Tracker Was Taher Noor, Who, Although A Good Hunter, Was Not A
Professional Aggahr, And I Was Accompanied By The Father Of Abou Do, Who
Was A Renowned "Howarti" Or Harpooner Of Hippopotami.
old man might have been Neptune himself.
He stood about six feet two,
and his grizzled locks hung upon his shoulders in thick, and massive
curls, while his deep bronze features could not have been excelled in
beauty of outline. A more classical figure I have never beheld than the
old Abou Do with his harpoon as he first breasted the torrent, and then
landed dripping from the waves to join our party from the Arab camp on
the opposite side of the river. In addition to my Tokrooris, I had
engaged nine camels, each with a separate driver, of the Hamrans, who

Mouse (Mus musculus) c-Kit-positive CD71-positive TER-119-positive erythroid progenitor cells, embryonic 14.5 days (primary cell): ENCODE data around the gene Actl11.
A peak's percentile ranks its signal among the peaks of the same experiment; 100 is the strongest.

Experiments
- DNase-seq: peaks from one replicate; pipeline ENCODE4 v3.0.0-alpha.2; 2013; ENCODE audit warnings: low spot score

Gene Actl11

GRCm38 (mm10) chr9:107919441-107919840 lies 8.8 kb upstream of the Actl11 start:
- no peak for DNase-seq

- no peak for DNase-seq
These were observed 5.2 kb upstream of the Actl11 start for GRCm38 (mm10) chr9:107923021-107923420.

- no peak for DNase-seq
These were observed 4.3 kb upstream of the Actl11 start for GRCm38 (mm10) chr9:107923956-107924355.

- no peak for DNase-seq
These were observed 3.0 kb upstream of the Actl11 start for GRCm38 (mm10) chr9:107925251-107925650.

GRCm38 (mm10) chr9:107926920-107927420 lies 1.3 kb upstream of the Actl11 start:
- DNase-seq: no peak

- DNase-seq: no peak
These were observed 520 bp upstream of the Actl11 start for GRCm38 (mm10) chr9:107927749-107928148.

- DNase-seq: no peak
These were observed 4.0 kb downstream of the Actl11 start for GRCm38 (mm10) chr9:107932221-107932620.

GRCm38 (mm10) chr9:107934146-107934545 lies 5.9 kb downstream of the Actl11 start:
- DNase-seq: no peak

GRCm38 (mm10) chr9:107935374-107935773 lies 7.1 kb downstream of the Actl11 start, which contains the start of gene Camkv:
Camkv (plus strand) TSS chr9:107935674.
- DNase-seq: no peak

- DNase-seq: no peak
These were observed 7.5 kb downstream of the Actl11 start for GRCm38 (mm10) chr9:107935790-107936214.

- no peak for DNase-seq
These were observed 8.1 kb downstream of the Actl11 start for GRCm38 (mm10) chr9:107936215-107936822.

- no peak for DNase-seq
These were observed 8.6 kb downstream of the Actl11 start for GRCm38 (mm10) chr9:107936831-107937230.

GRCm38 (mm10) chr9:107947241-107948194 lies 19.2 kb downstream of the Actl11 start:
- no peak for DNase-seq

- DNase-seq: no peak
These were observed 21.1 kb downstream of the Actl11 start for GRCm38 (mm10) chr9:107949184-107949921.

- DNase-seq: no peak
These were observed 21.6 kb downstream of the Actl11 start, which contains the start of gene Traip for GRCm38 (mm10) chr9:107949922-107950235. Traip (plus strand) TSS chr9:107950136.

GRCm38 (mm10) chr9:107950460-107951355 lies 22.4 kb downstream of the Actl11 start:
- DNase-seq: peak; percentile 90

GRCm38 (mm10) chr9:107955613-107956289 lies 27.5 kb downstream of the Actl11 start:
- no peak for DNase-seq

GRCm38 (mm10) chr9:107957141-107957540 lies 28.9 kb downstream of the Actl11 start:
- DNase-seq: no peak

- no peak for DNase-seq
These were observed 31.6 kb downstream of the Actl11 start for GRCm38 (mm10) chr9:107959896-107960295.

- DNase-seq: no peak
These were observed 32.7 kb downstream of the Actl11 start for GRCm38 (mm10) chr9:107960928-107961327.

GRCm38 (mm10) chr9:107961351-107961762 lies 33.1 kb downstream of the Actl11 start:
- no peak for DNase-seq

were to accompany us throughout the expedition. These people were glad
to engage themselves, with their camels included, at one and a half
dollars per month, for man and beast as one. We had not sufficient
baggage to load five camels, but four carried a large supply of corn for
our horses and people.
Hardly were we mounted and fairly started than the monkey-like agility
of our aggageers was displayed in a variety of antics, that were far
more suited to performances in a circus than to a party of steady and
experienced hunters, who wished to reserve the strength of their horses
for a trying journey.
Abou Do was mounted on a beautiful Abyssinian horse, a gray; Suleiman
rode a rough and inferior-looking beast; while little Jali, who was the
pet of the party, rode a gray snare, not exceeding fourteen hands in
height, which matched her rider exactly in fire, spirit, and speed.
Never was there a more perfect picture of a wild Arab horseman than Jali
on his mare.
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